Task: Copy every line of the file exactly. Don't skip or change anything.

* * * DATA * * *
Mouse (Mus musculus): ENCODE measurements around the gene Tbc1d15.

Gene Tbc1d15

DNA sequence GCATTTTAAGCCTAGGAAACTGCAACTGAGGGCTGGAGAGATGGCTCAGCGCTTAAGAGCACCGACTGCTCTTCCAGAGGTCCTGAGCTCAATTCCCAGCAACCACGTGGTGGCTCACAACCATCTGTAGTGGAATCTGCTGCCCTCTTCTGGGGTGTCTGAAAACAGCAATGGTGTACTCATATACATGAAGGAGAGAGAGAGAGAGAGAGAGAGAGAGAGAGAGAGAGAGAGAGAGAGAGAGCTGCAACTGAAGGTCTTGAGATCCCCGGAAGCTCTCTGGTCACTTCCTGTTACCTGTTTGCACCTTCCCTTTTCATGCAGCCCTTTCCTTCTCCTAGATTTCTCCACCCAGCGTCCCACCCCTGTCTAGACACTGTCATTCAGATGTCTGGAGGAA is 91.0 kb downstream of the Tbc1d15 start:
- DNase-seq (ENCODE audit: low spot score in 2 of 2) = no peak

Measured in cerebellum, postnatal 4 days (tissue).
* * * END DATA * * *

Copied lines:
Mouse (Mus musculus): ENCODE measurements around the gene Tbc1d15.

Gene Tbc1d15

DNA sequence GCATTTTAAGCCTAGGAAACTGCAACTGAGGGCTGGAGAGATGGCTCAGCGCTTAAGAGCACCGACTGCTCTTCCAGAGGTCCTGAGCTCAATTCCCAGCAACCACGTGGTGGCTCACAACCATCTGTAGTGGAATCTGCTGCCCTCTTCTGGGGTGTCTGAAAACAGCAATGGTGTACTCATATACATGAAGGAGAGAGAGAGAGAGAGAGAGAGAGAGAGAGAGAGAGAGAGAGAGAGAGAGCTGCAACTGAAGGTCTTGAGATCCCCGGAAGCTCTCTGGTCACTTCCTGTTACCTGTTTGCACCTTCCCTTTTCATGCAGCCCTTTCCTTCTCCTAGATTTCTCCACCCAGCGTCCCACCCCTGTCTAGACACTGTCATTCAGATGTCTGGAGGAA is 91.0 kb downstream of the Tbc1d15 start:
- DNase-seq (ENCODE audit: low spot score in 2 of 2) = no peak

Measured in cerebellum, postnatal 4 days (tissue).